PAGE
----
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Re: [xml-dev] Static resolution of names is preferred over dynamicresolution of names

Hi,

I'm not sure I would use the terminology "compiling XML" as XML is not a programming language, but otherwise yes, I would assume that many processors optimize the internal representation of QNames in memory when processing XML. For example, you can use internal and fixed prefixes as namespace proxies, or you can have a namespace pool and use pointer comparison to compare namespaces, or have QName pools and compare QNames by pointer directly.

Kind regards,
Ghislain


On Thu, Apr 14, 2016 at 3:41 PM, Stephen Cameron <steve.cameron.62@gmail.com> wrote:
So maybe one answer is to compile XML? Namespaces don't seem to be a problem in compiled code.



On Thu, Apr 14, 2016 at 9:38 PM, Ghislain Fourny <g@28.io> wrote:
Hi,

XBRL (which is based on XML) is an interesting example for the way namespaces and QNames are handled. Technically, everything in there (concepts, units, types) is a QName, however there is a very widespread convention to stick to the same prefix binding at least within a regulatory authority. That way, one can rely on the prefix and local name, does not need to resolve to long names *even dynamically*, and one can optimize accordingly both in space and time.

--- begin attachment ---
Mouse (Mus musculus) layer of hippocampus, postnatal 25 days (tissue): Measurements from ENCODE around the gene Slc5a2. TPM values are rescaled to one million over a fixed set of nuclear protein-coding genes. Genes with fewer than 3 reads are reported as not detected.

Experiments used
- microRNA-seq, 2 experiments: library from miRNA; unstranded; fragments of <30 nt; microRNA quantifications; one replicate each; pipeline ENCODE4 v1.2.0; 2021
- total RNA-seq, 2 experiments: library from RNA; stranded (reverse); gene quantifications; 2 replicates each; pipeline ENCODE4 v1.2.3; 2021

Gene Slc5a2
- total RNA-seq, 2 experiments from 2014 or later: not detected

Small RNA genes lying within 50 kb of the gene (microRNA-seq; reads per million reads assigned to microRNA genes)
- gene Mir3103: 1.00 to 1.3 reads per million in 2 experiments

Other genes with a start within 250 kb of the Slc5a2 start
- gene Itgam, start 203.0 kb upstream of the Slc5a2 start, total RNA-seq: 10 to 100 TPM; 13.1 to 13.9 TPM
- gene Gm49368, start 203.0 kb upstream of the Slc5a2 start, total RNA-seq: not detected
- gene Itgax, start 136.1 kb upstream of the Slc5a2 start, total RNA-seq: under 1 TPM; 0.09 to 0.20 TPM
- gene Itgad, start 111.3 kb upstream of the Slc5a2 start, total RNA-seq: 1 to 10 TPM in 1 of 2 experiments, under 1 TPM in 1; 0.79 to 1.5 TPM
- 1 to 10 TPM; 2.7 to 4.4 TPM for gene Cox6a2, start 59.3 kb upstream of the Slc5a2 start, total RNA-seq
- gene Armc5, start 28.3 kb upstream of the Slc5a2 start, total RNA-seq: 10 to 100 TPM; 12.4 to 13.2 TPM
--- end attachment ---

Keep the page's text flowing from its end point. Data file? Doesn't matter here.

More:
This convention is actually made explicit by several authorities such as the SEC in terms of recommended prefix usage, and a recent working draft in the XBRL specification family formalizes this approach as SQNames (= what Roger calls abbreviated QNames).

Of course, it may not scale up as far as URI namespaces because you lose the "using a domain you own"-perk of URIs to avoid collisions, but so far it works pretty well because the number of namespaces is still reasonable at the scales considered.

Kind regards,
Ghislain

‚Äč




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